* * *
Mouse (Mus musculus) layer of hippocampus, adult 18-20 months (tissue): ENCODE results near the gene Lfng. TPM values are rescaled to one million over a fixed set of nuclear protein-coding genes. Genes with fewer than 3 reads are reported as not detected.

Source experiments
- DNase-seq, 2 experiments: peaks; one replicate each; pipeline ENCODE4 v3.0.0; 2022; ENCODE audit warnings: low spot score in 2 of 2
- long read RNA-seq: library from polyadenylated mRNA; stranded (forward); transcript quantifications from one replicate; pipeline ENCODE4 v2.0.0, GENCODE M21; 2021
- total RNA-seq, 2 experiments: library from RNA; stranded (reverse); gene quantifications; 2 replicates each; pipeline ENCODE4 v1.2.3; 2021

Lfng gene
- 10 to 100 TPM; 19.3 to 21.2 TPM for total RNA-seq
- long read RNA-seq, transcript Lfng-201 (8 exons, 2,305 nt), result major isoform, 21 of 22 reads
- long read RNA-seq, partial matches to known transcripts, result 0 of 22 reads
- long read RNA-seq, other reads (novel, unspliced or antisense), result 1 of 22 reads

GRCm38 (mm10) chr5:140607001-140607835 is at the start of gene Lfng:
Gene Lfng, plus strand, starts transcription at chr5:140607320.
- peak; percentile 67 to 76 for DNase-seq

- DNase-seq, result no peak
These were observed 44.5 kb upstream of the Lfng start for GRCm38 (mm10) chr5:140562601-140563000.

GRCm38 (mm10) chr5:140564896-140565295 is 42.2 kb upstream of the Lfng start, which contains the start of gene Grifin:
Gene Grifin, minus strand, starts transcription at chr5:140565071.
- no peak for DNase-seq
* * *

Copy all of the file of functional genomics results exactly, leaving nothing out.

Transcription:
Mouse (Mus musculus) layer of hippocampus, adult 18-20 months (tissue): ENCODE results near the gene Lfng. TPM values are rescaled to one million over a fixed set of nuclear protein-coding genes. Genes with fewer than 3 reads are reported as not detected.

Source experiments
- DNase-seq, 2 experiments: peaks; one replicate each; pipeline ENCODE4 v3.0.0; 2022; ENCODE audit warnings: low spot score in 2 of 2
- long read RNA-seq: library from polyadenylated mRNA; stranded (forward); transcript quantifications from one replicate; pipeline ENCODE4 v2.0.0, GENCODE M21; 2021
- total RNA-seq, 2 experiments: library from RNA; stranded (reverse); gene quantifications; 2 replicates each; pipeline ENCODE4 v1.2.3; 2021

Lfng gene
- 10 to 100 TPM; 19.3 to 21.2 TPM for total RNA-seq
- long read RNA-seq, transcript Lfng-201 (8 exons, 2,305 nt), result major isoform, 21 of 22 reads
- long read RNA-seq, partial matches to known transcripts, result 0 of 22 reads
- long read RNA-seq, other reads (novel, unspliced or antisense), result 1 of 22 reads

GRCm38 (mm10) chr5:140607001-140607835 is at the start of gene Lfng:
Gene Lfng, plus strand, starts transcription at chr5:140607320.
- peak; percentile 67 to 76 for DNase-seq

- DNase-seq, result no peak
These were observed 44.5 kb upstream of the Lfng start for GRCm38 (mm10) chr5:140562601-140563000.

GRCm38 (mm10) chr5:140564896-140565295 is 42.2 kb upstream of the Lfng start, which contains the start of gene Grifin:
Gene Grifin, minus strand, starts transcription at chr5:140565071.
- no peak for DNase-seq